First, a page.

A Randomized Controlled Trial of Synchronized Nasal Intermittent Positive Pressure Ventilation in RDS

V Bhandari; R G Gavino; J H Nedrelow; P Pallela; A Salvador; R A Ehrenkranz; N L Brodsky;

Disclosures

December 05, 2007

In This Article

Discussion

With increased survival of ELBW infants, there is renewed interest in minimizing the need for prolonged mechanical ventilation with the use of non-invasive ventilation, to reduce ventilator-induced trauma and oxygen toxicity. NCPAP has been advocated,[9,10,11,12] but has not achieved equivalent success in the hands of all investigators. Our attempts to use NCPAP as a primary mode of respiratory support led to limited success as infants continued to have apneic/bradycardic episodes and/or significant respiratory failure, based on clinical and blood gas parameters. Given the potential benefits of avoidance of endotracheal intubation, namely, decreased laryngeal and tracheal injury, decreased incidence and severity of BPD, and decreased nosocomial pneumonia and sepsis,[15,25,26] a decision to utilize SNIPPV as an alternative mode of ventilation was made.

SNIPPV has been previously shown to be significantly better than NCPAP as a mode of extubation in recovering infants with RDS.[8] As a result of that study,[8] SNIPPV was established as the preferred method for extubation in infants recovering from RDS at our institutions. The efficacy and safety of this technique has also been reported at other sites[15,16,27] and has been shown to be effective when introduced into a NICU setting where it was previously not in use.[28,29] The primary mode of SNIPPV has been found to be feasible and effective in the larger premature infant in the acute phase of RDS.[15]

In the present study, use of SNIPPV as a primary mode of ventilation in infants <32 weeks of gestation and birth weights 600 to 1250 g with RDS decreased the need for PPV. The study patients were well matched in terms of maternal demographics, BW, GA, severity of RDS (as evaluated by surfactant doses) as shown in Table 1 . However, infants in the SNIPPV group had decreased BPD/death ( Table 2 ). There were no significant differences in the blood gases, other neonatal morbidities or MDI/PDI scores on follow-up. In the recently reported results of the COIN (CPAP or Intubation at birth) Trial (presented at Hot Topics 2006), 303 babies were randomized to the ventilation group, while 307 received NCPAP. There were no significant differences in death or BPD (using the 36 weeks PMA definition) or in any of the major morbidities in the two groups.

Recently, Kiciman et al.[30] have shown that thoracoabdominal motion asynchrony decreased in neonates on nasal ventilation, and that nasal IMV decreased flow resistance through the nasal prongs and improved the stability of the chest wall, resulting in improved pulmonary mechanics. Friedlich et al.[15] have suggested that addition of a PIP above PEEP by using SNIPPV not only adds intermittent distending pressure above PEEP, but also increases flow delivery in the upper airway. Furthermore, Moretti et al.[31] found that application of SNIPPV was associated with an increase in tidal and minute volumes as compared to NCPAP in the same infant. It is also possible that SNIPPV could be creating an inadvertent PEEP that would allow further recruitment of alveoli and higher functional residual capacity. Recently, Aghai et al.[32] have reported that infants on SNIPPV have decreased work of breathing.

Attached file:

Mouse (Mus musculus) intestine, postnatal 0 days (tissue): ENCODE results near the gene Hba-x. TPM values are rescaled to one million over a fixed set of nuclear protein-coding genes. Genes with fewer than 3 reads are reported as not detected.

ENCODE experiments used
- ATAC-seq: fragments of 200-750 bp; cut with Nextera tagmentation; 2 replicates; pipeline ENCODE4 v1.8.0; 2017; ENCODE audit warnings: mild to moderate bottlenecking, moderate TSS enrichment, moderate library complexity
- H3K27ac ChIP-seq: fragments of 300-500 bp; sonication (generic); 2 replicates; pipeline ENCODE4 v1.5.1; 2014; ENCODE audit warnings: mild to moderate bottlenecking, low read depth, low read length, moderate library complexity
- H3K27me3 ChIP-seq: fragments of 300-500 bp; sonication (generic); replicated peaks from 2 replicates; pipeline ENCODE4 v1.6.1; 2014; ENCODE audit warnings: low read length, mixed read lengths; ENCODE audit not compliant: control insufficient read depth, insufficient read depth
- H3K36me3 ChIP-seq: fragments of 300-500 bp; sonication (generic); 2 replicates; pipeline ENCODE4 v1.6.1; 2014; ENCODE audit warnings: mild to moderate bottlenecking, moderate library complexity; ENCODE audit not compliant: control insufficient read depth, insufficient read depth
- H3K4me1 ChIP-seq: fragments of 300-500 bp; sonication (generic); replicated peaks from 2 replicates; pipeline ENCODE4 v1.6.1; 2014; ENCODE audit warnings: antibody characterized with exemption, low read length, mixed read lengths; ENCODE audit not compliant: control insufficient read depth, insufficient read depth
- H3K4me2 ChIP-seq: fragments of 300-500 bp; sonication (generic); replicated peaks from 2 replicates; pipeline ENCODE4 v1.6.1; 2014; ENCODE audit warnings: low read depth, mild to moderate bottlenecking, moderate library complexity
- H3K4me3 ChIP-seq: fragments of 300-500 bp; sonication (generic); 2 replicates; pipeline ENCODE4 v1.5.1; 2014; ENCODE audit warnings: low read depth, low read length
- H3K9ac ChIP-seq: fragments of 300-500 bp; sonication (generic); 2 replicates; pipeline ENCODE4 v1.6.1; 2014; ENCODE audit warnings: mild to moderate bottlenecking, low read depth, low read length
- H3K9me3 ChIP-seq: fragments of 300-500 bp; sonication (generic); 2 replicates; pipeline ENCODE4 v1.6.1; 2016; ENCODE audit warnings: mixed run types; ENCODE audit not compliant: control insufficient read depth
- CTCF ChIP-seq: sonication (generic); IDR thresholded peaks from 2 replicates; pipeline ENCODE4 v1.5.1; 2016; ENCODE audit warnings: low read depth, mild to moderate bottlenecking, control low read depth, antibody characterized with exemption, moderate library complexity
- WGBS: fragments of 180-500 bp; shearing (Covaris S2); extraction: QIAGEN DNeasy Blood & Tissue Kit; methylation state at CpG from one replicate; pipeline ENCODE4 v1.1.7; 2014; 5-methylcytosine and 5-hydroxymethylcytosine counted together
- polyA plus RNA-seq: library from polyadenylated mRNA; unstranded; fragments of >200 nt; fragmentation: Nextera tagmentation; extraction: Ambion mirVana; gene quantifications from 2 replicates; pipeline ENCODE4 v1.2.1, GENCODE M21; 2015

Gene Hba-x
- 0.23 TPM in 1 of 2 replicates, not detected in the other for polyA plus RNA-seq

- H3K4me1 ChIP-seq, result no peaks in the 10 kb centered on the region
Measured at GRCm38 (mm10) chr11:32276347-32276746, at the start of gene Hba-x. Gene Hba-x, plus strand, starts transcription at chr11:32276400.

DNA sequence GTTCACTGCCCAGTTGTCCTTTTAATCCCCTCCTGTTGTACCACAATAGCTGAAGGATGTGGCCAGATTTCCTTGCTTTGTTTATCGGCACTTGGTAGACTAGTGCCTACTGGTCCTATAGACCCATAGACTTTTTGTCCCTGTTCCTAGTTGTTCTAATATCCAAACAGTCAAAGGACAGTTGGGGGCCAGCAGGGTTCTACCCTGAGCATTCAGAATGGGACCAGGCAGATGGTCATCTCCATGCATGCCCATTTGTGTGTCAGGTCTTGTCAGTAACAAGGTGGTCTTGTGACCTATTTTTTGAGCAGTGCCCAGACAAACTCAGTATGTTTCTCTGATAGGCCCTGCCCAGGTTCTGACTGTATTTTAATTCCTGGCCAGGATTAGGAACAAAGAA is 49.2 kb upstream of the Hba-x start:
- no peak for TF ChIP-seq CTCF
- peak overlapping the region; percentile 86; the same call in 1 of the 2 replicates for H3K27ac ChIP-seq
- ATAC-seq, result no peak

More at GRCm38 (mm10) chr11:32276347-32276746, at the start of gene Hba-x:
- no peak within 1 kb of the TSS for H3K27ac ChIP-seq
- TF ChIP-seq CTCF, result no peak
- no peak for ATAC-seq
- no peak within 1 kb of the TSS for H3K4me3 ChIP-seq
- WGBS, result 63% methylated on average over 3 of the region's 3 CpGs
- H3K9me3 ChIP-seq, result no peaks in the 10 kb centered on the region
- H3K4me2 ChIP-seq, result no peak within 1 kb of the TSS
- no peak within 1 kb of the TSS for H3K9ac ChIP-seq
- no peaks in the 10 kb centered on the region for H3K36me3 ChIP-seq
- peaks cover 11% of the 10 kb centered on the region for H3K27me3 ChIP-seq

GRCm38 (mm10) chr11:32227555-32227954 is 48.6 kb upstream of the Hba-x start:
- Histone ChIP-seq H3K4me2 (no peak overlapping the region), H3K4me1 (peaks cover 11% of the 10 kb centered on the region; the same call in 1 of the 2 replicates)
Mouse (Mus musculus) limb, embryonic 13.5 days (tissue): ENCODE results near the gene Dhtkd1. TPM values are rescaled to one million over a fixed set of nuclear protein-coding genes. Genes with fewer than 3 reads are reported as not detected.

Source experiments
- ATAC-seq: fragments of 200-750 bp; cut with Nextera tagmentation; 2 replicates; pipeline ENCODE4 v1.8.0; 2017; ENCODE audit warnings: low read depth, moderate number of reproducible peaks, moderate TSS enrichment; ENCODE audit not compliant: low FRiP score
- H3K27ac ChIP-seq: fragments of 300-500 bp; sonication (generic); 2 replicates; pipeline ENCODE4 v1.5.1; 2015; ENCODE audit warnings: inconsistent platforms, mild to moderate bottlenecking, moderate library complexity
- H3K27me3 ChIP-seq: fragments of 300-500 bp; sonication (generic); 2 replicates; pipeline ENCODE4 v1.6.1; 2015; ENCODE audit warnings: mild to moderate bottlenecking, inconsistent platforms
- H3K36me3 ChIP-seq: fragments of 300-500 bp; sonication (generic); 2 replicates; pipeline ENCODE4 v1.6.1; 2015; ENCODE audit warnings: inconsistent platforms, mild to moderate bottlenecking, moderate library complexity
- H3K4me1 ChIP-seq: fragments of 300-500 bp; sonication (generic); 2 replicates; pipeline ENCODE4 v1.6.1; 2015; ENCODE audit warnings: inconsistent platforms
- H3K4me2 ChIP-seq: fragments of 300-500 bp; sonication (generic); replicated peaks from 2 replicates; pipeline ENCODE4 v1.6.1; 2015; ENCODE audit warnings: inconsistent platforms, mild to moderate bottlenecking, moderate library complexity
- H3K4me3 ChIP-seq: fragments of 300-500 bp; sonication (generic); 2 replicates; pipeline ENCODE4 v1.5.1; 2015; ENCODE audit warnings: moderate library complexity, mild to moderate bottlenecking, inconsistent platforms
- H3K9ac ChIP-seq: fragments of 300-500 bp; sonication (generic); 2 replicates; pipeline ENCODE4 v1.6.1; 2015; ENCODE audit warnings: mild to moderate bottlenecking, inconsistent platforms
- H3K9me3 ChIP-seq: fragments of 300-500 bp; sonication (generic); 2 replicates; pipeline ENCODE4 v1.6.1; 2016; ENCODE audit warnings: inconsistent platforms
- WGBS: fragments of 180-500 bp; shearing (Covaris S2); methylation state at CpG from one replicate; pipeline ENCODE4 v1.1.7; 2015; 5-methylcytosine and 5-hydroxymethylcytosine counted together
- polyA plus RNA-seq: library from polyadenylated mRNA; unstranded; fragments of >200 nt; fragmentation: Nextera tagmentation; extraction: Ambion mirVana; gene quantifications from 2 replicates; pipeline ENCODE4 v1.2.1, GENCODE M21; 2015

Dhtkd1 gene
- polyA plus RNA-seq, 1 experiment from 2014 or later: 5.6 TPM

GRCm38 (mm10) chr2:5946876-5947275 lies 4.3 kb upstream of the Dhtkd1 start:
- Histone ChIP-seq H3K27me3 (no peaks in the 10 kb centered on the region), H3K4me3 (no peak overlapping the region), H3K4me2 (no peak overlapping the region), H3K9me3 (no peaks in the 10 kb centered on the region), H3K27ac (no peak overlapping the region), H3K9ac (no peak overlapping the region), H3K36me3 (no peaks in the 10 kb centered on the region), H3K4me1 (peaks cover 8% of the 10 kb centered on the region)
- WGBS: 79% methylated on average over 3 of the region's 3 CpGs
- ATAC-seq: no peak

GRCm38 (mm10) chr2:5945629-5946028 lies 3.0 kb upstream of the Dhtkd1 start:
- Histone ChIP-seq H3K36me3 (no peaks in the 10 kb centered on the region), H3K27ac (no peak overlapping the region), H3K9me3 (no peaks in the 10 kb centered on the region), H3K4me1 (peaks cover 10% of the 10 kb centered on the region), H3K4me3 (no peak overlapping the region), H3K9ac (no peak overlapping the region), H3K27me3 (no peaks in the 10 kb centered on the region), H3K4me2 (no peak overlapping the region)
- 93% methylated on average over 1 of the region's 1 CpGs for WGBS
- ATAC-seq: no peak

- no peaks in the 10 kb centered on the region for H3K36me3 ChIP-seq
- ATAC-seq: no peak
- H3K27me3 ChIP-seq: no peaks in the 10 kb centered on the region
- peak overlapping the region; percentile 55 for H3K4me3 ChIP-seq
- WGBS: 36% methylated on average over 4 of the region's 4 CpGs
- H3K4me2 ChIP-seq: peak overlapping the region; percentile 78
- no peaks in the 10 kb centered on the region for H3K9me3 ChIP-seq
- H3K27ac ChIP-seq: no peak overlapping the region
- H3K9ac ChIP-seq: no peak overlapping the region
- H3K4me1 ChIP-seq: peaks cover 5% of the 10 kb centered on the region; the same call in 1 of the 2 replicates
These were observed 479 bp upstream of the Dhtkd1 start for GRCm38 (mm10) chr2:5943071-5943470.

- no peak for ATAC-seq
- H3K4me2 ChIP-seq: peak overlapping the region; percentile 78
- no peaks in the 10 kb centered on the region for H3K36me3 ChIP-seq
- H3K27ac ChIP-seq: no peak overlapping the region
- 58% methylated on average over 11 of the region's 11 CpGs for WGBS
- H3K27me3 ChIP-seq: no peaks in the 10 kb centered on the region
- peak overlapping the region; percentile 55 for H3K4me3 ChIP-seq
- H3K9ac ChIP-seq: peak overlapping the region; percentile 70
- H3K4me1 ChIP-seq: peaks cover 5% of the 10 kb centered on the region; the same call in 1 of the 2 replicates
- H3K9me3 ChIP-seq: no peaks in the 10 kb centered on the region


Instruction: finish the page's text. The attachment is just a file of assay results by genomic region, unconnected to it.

The babies on CV were on the IMV mode, whereas the SNIPPV babies, by design were receiving synchronized ventilation. Though studies on CV have not shown any benefit with synchronization,[33] it is possible that the benefits from SNIPPV could be, in part, from synchronization. Recent reports, however, have reported success with NIPPV;[34] though, no RCT comparing synchronized versus non-synchronized NIPPV have been reported.

This study has some limitations. The major limitation is the sample size. Besides the strict GA, birth weight and timing of surfactant administration criteria, 'too sick' patients were excluded. Since this was a pragmatic study to show feasibility with a fairly novel technique in sick preterm babies, babies with severe RDS (OI>9, FiO2>0.8) were excluded, as per the request of the IRB at both sites. In the infants with mild-moderate RDS, major reasons for non-recruitment were the inclination of the attending neonatologists to trial NCPAP after delivery resulting in delayed intubation (and the subsequent administration of surfactant, if required, beyond 1 h after birth), and delayed/unsuccessful arterial line placements. This also hampered obtaining consents in a timely manner. Other reasons included loss of site investigators and conflict with other RCT. It took a year for the SNIPPV technique to be introduced, established and the study protocol to be approved by the IRB, before enrollment of patients at Yale site. With the long study duration and type of patient enrollment, a potential for selection bias exists. Some secondary outcomes could have been negative due to small numbers. To the best of our knowledge, however, this is the first RCT of primary mode SNIPPV in such a patient population.

In conclusion, in this RCT, the primary mode SNIPPV was found to be feasible as a method of ventilation in very low birth weight infants with RDS. Recently reported results[35,36] should spur the need for this finding to be tested in an adequately powered RCT.

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